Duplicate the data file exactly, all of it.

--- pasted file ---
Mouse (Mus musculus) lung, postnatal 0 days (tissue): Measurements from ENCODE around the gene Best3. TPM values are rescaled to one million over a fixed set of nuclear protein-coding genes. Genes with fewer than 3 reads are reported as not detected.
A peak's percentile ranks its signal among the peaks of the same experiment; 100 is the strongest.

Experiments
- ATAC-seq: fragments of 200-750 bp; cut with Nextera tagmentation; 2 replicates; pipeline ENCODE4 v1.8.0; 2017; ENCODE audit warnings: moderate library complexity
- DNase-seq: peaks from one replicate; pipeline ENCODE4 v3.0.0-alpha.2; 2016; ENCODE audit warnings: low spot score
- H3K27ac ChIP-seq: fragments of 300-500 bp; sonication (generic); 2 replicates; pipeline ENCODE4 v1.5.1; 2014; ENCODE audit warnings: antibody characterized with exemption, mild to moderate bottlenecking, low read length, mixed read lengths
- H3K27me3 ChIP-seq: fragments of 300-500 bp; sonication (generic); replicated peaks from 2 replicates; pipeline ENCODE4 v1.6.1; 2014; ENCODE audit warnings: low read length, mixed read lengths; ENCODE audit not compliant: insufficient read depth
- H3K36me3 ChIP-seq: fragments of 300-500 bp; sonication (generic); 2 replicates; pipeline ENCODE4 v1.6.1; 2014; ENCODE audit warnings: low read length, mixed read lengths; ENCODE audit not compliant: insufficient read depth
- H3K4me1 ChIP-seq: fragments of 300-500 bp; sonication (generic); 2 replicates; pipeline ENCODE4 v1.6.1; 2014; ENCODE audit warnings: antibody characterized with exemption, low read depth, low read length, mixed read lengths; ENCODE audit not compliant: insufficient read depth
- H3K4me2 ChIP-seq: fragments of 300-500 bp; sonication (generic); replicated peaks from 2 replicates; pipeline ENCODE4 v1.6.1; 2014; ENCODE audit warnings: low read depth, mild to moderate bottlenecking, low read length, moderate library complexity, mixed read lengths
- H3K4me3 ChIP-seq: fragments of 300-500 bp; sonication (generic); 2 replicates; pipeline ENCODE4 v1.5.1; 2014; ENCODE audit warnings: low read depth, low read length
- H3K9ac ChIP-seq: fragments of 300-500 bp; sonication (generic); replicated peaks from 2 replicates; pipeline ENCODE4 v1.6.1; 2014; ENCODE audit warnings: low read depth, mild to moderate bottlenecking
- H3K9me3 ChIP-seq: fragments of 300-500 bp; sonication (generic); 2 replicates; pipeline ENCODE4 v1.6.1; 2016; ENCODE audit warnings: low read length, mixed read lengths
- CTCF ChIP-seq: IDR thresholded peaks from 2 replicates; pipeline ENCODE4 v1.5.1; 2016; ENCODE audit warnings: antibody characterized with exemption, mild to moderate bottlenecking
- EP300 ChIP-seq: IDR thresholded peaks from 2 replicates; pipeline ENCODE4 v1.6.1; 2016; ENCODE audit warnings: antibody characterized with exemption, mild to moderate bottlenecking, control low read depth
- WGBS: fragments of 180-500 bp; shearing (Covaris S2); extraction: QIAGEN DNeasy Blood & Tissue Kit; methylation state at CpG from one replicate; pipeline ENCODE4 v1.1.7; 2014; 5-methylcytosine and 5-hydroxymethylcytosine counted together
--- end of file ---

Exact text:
Mouse (Mus musculus) lung, postnatal 0 days (tissue): Measurements from ENCODE around the gene Best3. TPM values are rescaled to one million over a fixed set of nuclear protein-coding genes. Genes with fewer than 3 reads are reported as not detected.
A peak's percentile ranks its signal among the peaks of the same experiment; 100 is the strongest.

Experiments
- ATAC-seq: fragments of 200-750 bp; cut with Nextera tagmentation; 2 replicates; pipeline ENCODE4 v1.8.0; 2017; ENCODE audit warnings: moderate library complexity
- DNase-seq: peaks from one replicate; pipeline ENCODE4 v3.0.0-alpha.2; 2016; ENCODE audit warnings: low spot score
- H3K27ac ChIP-seq: fragments of 300-500 bp; sonication (generic); 2 replicates; pipeline ENCODE4 v1.5.1; 2014; ENCODE audit warnings: antibody characterized with exemption, mild to moderate bottlenecking, low read length, mixed read lengths
- H3K27me3 ChIP-seq: fragments of 300-500 bp; sonication (generic); replicated peaks from 2 replicates; pipeline ENCODE4 v1.6.1; 2014; ENCODE audit warnings: low read length, mixed read lengths; ENCODE audit not compliant: insufficient read depth
- H3K36me3 ChIP-seq: fragments of 300-500 bp; sonication (generic); 2 replicates; pipeline ENCODE4 v1.6.1; 2014; ENCODE audit warnings: low read length, mixed read lengths; ENCODE audit not compliant: insufficient read depth
- H3K4me1 ChIP-seq: fragments of 300-500 bp; sonication (generic); 2 replicates; pipeline ENCODE4 v1.6.1; 2014; ENCODE audit warnings: antibody characterized with exemption, low read depth, low read length, mixed read lengths; ENCODE audit not compliant: insufficient read depth
- H3K4me2 ChIP-seq: fragments of 300-500 bp; sonication (generic); replicated peaks from 2 replicates; pipeline ENCODE4 v1.6.1; 2014; ENCODE audit warnings: low read depth, mild to moderate bottlenecking, low read length, moderate library complexity, mixed read lengths
- H3K4me3 ChIP-seq: fragments of 300-500 bp; sonication (generic); 2 replicates; pipeline ENCODE4 v1.5.1; 2014; ENCODE audit warnings: low read depth, low read length
- H3K9ac ChIP-seq: fragments of 300-500 bp; sonication (generic); replicated peaks from 2 replicates; pipeline ENCODE4 v1.6.1; 2014; ENCODE audit warnings: low read depth, mild to moderate bottlenecking
- H3K9me3 ChIP-seq: fragments of 300-500 bp; sonication (generic); 2 replicates; pipeline ENCODE4 v1.6.1; 2016; ENCODE audit warnings: low read length, mixed read lengths
- CTCF ChIP-seq: IDR thresholded peaks from 2 replicates; pipeline ENCODE4 v1.5.1; 2016; ENCODE audit warnings: antibody characterized with exemption, mild to moderate bottlenecking
- EP300 ChIP-seq: IDR thresholded peaks from 2 replicates; pipeline ENCODE4 v1.6.1; 2016; ENCODE audit warnings: antibody characterized with exemption, mild to moderate bottlenecking, control low read depth
- WGBS: fragments of 180-500 bp; shearing (Covaris S2); extraction: QIAGEN DNeasy Blood & Tissue Kit; methylation state at CpG from one replicate; pipeline ENCODE4 v1.1.7; 2014; 5-methylcytosine and 5-hydroxymethylcytosine counted together